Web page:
Captain David Wright is returning to the Mets — but in a new job.
The team announced Monday that Wright will join the front office as a special assistant to chief operating officer Jeff Wilpon and general manager Brodie Van Wagenen. The team also announced that Wright, who has two years and $27 million left on the $138-million contract he signed in November 2012, has agreed to be released from the 40-man roster.
“David Wright is an iconic Met and will be forever remembered for his contributions on the field as well as his numerous charitable endeavors,” Wilpon said in a statement. “David attended the recent winter meetings at the suggestion of myself and Brodie Van Wagenen where he contributed throughout with our baseball operations group and wanted to pursue this route. We are thrilled he will remain close to the Mets family and will be a great asset in this new role.”
Wright, 36, is expected to be involved in several different facets of the organization.
Wright said in the statement: “I again want to thank the Wilpon and [Saul] Katz families for everything they have done for myself and my family. I will always be tremendously grateful for the way the fans treated me, because playing in this city and for this team was a dream come true. I look forward to contributing and taking on the challenges of this new role.”
Last September, during Wright’s final days as an active player because of numerous injuries, the third baseman said he would take some time off to think about his next move but indicated that he wanted to remain in baseball.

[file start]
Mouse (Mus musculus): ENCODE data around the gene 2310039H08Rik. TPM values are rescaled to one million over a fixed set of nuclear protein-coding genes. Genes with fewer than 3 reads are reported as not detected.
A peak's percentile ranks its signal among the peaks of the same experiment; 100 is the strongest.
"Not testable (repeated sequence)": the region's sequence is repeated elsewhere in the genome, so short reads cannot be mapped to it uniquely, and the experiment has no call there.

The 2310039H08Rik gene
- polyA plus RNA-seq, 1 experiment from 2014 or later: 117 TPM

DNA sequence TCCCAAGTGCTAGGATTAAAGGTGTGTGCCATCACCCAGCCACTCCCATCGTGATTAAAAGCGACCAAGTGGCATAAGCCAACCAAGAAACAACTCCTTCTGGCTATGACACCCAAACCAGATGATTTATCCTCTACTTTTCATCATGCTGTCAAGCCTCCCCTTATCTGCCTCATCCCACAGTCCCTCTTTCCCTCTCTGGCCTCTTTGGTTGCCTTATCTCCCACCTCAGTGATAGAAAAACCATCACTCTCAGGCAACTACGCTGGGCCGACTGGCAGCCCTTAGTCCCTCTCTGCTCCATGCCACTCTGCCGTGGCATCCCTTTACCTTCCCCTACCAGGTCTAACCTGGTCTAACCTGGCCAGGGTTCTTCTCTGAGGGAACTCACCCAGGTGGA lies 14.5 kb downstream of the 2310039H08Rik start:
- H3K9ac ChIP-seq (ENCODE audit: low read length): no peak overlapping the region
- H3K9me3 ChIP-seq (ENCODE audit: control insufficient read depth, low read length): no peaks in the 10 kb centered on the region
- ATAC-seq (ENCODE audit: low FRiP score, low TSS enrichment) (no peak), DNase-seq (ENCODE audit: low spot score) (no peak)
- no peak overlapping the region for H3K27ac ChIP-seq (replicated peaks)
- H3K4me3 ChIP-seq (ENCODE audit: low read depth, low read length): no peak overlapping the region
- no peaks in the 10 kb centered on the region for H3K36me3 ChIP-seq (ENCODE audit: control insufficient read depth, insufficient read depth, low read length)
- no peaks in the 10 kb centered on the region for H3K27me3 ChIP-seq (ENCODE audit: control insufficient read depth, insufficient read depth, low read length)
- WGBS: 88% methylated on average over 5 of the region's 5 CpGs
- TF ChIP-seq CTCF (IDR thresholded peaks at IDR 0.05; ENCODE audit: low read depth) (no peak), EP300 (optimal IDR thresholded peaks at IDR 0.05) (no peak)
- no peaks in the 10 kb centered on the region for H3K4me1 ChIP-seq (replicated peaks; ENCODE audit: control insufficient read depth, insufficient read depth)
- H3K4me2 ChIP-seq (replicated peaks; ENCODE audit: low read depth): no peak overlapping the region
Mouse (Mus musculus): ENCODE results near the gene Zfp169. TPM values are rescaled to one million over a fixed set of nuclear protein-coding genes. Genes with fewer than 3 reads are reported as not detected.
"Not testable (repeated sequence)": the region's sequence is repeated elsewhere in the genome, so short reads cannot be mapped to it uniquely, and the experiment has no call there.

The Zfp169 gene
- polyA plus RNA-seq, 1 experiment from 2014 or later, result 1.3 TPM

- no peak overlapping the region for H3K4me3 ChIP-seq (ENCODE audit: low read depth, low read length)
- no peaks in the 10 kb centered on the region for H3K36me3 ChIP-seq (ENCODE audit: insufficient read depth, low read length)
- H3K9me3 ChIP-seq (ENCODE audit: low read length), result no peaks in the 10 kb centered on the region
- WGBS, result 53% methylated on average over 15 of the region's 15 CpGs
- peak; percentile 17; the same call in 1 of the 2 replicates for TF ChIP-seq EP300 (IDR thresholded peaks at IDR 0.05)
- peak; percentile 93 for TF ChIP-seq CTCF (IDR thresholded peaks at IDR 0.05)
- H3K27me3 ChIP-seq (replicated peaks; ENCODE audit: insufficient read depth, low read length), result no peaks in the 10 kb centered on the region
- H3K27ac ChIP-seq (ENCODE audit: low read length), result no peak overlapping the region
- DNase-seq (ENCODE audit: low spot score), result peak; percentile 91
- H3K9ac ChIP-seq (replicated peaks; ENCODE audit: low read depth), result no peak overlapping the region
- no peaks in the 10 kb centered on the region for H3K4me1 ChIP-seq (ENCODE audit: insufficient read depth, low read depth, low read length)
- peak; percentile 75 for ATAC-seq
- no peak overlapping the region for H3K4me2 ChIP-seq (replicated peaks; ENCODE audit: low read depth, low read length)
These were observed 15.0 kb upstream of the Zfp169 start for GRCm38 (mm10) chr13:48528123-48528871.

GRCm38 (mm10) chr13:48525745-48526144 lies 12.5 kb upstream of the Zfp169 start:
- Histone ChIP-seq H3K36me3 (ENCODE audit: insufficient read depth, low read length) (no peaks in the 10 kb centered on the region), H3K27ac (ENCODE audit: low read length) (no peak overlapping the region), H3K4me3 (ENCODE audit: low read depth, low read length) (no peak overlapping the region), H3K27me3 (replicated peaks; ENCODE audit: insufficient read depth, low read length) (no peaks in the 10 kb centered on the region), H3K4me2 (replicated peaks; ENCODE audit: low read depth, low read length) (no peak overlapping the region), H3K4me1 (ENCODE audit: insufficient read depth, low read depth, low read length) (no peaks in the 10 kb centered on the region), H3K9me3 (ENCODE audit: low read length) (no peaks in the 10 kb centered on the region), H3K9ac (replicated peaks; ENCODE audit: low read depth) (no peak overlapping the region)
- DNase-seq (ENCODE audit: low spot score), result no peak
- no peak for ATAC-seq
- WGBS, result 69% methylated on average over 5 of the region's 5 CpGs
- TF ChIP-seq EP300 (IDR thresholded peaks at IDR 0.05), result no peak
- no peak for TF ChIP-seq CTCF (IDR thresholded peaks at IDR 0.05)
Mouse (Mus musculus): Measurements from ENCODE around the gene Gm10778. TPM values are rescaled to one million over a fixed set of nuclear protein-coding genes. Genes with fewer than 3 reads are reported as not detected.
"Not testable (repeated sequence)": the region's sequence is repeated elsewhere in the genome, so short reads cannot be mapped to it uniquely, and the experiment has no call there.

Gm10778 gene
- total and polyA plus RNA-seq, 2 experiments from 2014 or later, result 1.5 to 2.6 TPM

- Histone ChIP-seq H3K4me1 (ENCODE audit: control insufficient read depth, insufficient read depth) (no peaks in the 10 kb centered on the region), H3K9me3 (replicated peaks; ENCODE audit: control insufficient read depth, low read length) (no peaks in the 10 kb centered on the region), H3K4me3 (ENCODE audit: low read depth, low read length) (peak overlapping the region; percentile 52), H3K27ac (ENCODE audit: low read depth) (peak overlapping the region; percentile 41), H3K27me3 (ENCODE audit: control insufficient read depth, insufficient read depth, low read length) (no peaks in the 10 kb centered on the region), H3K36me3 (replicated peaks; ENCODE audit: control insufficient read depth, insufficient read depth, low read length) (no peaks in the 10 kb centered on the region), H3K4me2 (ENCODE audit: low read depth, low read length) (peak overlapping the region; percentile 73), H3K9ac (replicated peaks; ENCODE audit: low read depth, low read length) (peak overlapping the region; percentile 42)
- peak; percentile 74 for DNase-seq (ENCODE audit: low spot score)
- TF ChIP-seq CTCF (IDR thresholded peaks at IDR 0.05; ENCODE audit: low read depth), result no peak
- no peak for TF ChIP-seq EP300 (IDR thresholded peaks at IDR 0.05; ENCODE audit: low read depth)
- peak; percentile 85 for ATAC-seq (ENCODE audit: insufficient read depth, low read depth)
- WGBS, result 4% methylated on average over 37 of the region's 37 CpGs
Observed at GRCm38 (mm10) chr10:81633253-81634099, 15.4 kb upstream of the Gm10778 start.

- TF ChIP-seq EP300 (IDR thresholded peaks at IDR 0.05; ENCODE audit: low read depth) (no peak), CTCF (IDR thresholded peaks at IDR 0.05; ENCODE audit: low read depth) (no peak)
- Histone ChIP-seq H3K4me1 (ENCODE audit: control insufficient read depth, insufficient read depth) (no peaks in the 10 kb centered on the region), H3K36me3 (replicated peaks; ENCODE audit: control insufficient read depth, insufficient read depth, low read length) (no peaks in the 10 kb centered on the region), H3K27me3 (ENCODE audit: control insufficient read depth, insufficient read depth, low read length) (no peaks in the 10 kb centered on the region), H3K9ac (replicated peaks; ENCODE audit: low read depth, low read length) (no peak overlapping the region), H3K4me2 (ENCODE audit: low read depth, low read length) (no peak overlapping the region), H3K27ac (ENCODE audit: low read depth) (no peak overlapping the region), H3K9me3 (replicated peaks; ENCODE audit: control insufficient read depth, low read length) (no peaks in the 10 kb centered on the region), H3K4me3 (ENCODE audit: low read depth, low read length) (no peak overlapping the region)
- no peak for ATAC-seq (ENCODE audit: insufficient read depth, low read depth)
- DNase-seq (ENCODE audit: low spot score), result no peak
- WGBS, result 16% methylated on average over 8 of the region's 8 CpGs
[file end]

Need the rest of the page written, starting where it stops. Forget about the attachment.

“I’d love to stay involved,’’ he told SNY at the time. “I love being around the game. I obviously love the organization. So I think I could provide value.”
Many former star players have landed front-office or advisory roles with their teams. Reggie Jackson has had a long-term position with the Yankees, for whom Alex Rodriguez also is a special adviser.
Terry Collins, Wright’s former manager and a special assistant to Van Wagenen, said Wright is the perfect fit.
“He’s one of my favorite guys that I’ve ever been around with my whole life,’’ Collins said in a phone interview. “I’m really happy for him. This is just going to give him something to stay busy and stay involved in the game that he loves. It’s great. He takes the game seriously. David’s going to do a great job.
“I saw him at the winter meetings, I asked him what he was going to do. He said, ‘I’m not really sure yet,’ so I think this is a great step for him. He’s got something concrete and he can sink his teeth into it and go after it. There was probably a part of him that knew his chances of coming back were thin. I just think this is another avenue for him to go to make a difference not only with the Mets but in baseball.’’
Wright was limited to a total of 77 games over the last four seasons because of back, neck and shoulder injuries. He returned to the active roster last September and made two appearances, one as a pinch hitter. His final start at third base on Sept. 29 essentially became David Wright Night at Citi Field as he gave an emotional farewell speech to the capacity crowd. Wright went 0-for-2 with a walk in those final appearances.
Wright, a seven-time All-Star, was named captain in 2013. He is the franchise leader in hits (1,777), RBIs (970), runs (949), doubles (390), total bases (2,945), extra-base hits (658), walks (761) and at-bats (5,998).
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